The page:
Our Deputy Director for Knowledge and Practice Development highlights the importance of effective working with non-abusing parents and carers when there are concerns of intra-familial child sexual abuse.

Imagine for a minute how it would feel to receive a knock on the door from a police officer and social worker, who proceed to inform you that an allegation of sexual abuse has been made against someone close to you, a family member, your partner, a friend – someone you trust - would you believe it?  What if the allegation was made by your son or daughter?  Would you be able to think clearly enough to make some speedy decisions about what needed to happen next?  I suspect not.  More likely, you would be overwhelmed with feelings of shock, anger, confusion and disbelief. 

Effective multi-agency working with non-abusing parents is absolutely key to the future welfare and safety of the child. Research indicates that feeling believed by your main care giver is one of the strongest mediators of the long term mental health issues caused by sexual abuse. This parent/caregiver will need to play a central role in protecting their children from the person of concern, implementing safety plans and managing risks; and, they will need to support their child with the immediate and longer term impacts of their abuse. These are hefty responsibilities for someone who is also coming to terms with the fact their child has been abused by someone they may have loved and trusted and is also likely to be experiencing other pressures as a result.

After the shock

The consequences of believing someone in your family has abused a child (either on or off line) can be enormous: shame, guilt, feelings of responsibility, an end of a relationship, the loss of a home or an income and loss of support. And fear - fear of losing your child or your partner, of a hostile response from friends and family, of what people will think of you, of loss of autonomy, of retribution from your partner. For many, it is not surprising that denial kicks in: a normal and functional defence that allows us to protect ourselves against something that is painful and distressing. As Still observes in her useful book on assessing and intervening with non-abusing parents, “It is not uncommon to see the mother in a state of confusion and ambivalence, swinging on a pendulum between believing the child completely one minute and not the next, or believing some but not all of it: ‘I can believed this, but I cannot believe that’.”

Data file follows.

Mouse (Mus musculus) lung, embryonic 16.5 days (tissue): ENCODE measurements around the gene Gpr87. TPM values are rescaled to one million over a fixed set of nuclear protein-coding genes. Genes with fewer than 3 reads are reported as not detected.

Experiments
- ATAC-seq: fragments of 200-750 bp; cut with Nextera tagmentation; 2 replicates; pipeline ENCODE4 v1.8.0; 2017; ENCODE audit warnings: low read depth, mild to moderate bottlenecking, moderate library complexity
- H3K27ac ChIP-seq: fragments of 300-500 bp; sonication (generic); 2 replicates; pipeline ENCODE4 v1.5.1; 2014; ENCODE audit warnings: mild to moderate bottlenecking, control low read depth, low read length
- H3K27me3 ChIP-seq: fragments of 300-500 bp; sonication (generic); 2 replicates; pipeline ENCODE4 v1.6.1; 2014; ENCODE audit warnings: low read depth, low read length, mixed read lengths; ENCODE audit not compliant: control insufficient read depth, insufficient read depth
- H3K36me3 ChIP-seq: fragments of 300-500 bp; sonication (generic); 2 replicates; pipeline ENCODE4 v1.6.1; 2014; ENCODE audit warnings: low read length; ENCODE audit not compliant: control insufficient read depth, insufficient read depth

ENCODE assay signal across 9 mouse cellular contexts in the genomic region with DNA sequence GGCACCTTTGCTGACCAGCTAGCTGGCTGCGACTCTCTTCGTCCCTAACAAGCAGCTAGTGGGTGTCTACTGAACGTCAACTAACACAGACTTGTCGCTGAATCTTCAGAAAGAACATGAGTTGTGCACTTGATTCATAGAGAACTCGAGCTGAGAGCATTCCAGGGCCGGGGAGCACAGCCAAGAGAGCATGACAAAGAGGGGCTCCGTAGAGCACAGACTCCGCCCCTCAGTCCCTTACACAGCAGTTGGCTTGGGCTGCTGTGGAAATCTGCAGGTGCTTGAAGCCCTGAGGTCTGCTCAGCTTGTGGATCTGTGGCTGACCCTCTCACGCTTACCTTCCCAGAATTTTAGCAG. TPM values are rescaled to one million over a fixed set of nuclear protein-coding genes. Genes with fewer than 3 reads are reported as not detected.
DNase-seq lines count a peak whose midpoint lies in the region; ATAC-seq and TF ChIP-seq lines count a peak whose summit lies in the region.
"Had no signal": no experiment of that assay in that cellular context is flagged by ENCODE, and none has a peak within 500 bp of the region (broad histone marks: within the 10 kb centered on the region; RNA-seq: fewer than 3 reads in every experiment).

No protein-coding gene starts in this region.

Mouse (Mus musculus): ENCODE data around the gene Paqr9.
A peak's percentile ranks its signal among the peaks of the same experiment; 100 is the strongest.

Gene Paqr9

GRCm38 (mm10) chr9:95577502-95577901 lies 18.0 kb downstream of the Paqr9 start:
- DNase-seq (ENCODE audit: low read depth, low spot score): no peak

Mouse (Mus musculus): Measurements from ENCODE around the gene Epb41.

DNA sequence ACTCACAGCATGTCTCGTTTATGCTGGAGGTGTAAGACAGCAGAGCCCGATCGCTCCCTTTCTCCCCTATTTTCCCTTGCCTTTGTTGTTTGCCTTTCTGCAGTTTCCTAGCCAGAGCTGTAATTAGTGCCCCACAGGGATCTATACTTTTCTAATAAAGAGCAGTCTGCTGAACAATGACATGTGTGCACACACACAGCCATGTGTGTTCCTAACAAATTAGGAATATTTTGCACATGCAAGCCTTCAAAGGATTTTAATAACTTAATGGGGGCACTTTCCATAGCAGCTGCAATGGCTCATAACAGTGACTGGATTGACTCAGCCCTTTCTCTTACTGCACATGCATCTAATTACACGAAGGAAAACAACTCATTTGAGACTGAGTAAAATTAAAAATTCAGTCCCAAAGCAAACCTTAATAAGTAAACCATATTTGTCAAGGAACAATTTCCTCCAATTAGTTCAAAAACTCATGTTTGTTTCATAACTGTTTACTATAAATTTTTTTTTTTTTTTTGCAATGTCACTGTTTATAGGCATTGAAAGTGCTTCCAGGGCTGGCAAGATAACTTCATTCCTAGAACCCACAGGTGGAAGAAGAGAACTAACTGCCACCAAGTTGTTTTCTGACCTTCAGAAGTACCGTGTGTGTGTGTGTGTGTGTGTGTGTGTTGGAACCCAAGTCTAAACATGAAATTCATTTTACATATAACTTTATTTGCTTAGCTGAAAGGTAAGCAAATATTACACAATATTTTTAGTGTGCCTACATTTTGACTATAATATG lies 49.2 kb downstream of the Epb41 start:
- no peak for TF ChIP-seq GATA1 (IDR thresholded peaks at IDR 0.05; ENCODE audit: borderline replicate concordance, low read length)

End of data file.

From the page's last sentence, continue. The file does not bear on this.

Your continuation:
For those from Black, Asian and minoritised communities, or with English as a second language, or whose residence in this country is threatened, there may be additional and significant consequences for what has happened. Additionally, for those who have experienced sexual abuse themselves this process is likely to be even more complex, confusing and painful. And what if one of your children has abused the other/s?

Working effectively with non-abusing parents

For professionals to give the best opportunity to non-abusing parents to be able to fulfil the tasks of support and protection, every interaction should be in the context of building their strength and resilience, offering support and understanding through an empowering approach. The limited research that does exist indicates that non-abusing parents and carers often do not receive the necessary empathy, time, support or information to help. They can feel judged by professionals, ‘they must have known’ (while battling with their own guilt about what has happened).

We know that there are parents who sexually abuse their children, or who do not act protectively when they become aware of the abuse of their child, and this needs to be properly investigated. However, non-abusing parents are too often perceived to have been actively involved in the abuse. As Chaffin statesFrom a trauma processing perspective, features such as denial, unfocussed anger, minimisation of the problem and ambivalence toward both the alleged victim and abuser would be considered part of the course, rather than evidence of toxic parenting or deep seated psychopathology.”